Reacting to proposed Planned Parenthood cuts, Governor Wolf holds joint event with Cecile Richards
Seated in the lobby of Planned Parenthood in Warminster, Bucks County, a patient who only gave the name "Shay" said as an uninsured 26-year-old, tests at the clinic had come back positive for precancerous cells on her cervix.
"I strongly believe this organization is the reason I'm going to have two healthy boys," she said, resting her hands below her pronounced stomach.
One son is three; the other is scheduled to be born by Cesarean section on Tuesday. In one form or another, she said she'd received women's health services at that Planned Parenthood since she was 15.
Shay and the other speakers had assembled in the lobby's alcove to educate and agitate on behalf of an organization that has become a partisan lightning rod: Planned Parenthood.
Last week, President Donald Trump signed a law that reversed a rule forbidding states from withholding federal funding from providers of family planning services.
Seated to Shay's right were Planned Parenthood president Cecile Richards and Pennsylvania Gov. Tom Wolf.
"We're heading into the next round in Congress when these issues are being debated, and we're going to have to lift them up," said Richards, referring to the expectation that Republicans in Congress will bring forward another plan to repeal and replace the Affordable Care Act when their session resumes.
Closer to home, Pennsylvania Republicans have introduced Senate Bill 3, which calls for shortening the window for a legal abortion from 24 to 20 weeks, and Senate Bill 300, which would effectively defund the family planning clinic Planned Parenthood.
That bill, which was introduced by state Sen. John Eichelberger, would reprioritize how Pennsylvania divvies up medical funding, to put Planned parenthood at the bottom.
Wolf promised to veto both if they reach his desk.
Weekday, mid-afternoon press events are not the most accessible form of public outreach. About 20 people attended the roundtable, which also had representatives from Planned Parenthood Keystone, the Ann Silverman Community Health Clinic, and the Bucks County Women's Advocacy Coalition. Many in attendance had the lanyards and ID cards that denoted members of the press or government staff. Several camera people of Showtime's political documentary series "The Circus" hovered at the sides of the room - that show is featuring Richards in an episode about resisting Trump's policies.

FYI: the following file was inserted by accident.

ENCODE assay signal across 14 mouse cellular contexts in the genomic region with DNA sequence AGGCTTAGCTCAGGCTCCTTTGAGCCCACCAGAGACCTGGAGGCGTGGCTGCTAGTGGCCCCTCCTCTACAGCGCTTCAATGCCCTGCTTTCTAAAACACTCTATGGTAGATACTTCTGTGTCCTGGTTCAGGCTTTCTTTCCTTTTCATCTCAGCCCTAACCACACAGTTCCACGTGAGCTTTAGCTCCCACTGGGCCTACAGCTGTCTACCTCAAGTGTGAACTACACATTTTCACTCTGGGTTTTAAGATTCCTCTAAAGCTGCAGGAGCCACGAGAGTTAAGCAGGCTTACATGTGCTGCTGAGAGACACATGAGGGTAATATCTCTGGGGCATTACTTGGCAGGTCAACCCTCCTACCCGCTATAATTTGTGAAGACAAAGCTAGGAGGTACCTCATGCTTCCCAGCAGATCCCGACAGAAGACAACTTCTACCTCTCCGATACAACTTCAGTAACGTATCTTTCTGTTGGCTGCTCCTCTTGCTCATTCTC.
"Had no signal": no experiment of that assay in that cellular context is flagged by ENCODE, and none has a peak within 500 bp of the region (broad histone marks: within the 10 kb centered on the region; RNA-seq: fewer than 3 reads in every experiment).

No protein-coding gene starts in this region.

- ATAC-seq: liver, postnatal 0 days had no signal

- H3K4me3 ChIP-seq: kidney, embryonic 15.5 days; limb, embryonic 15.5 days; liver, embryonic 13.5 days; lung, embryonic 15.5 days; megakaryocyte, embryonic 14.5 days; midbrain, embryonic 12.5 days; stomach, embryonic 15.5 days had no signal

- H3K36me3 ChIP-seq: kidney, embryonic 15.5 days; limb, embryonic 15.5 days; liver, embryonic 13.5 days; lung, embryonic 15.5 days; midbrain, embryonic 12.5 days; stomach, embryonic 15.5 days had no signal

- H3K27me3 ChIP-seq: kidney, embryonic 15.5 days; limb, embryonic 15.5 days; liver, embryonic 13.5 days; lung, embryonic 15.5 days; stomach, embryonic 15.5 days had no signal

During the open question period, audience member Supriya Kakkar asked, "How do you talk to another woman who is all for getting rid of Planned Parenthood because they 'kill babies'?"
Draped in a hot pink Planned Parenthood scarf, she elaborated that rampant misinformation and "alternative facts" makes it difficult to have thoughtful political debates.
"I think one of the most important things we can do right now is just be in conversation with other folks," said Richards. "The worst thing we can do is put people in boxes."
A survey by the Kaiser Family Foundation released in March found that three-quarters of the public support maintaining the current federal funding to Planned Parenthood to pay for non-abortion services received by people on Medicaid. Federal law already prohibits federal funding from paying for abortion services.
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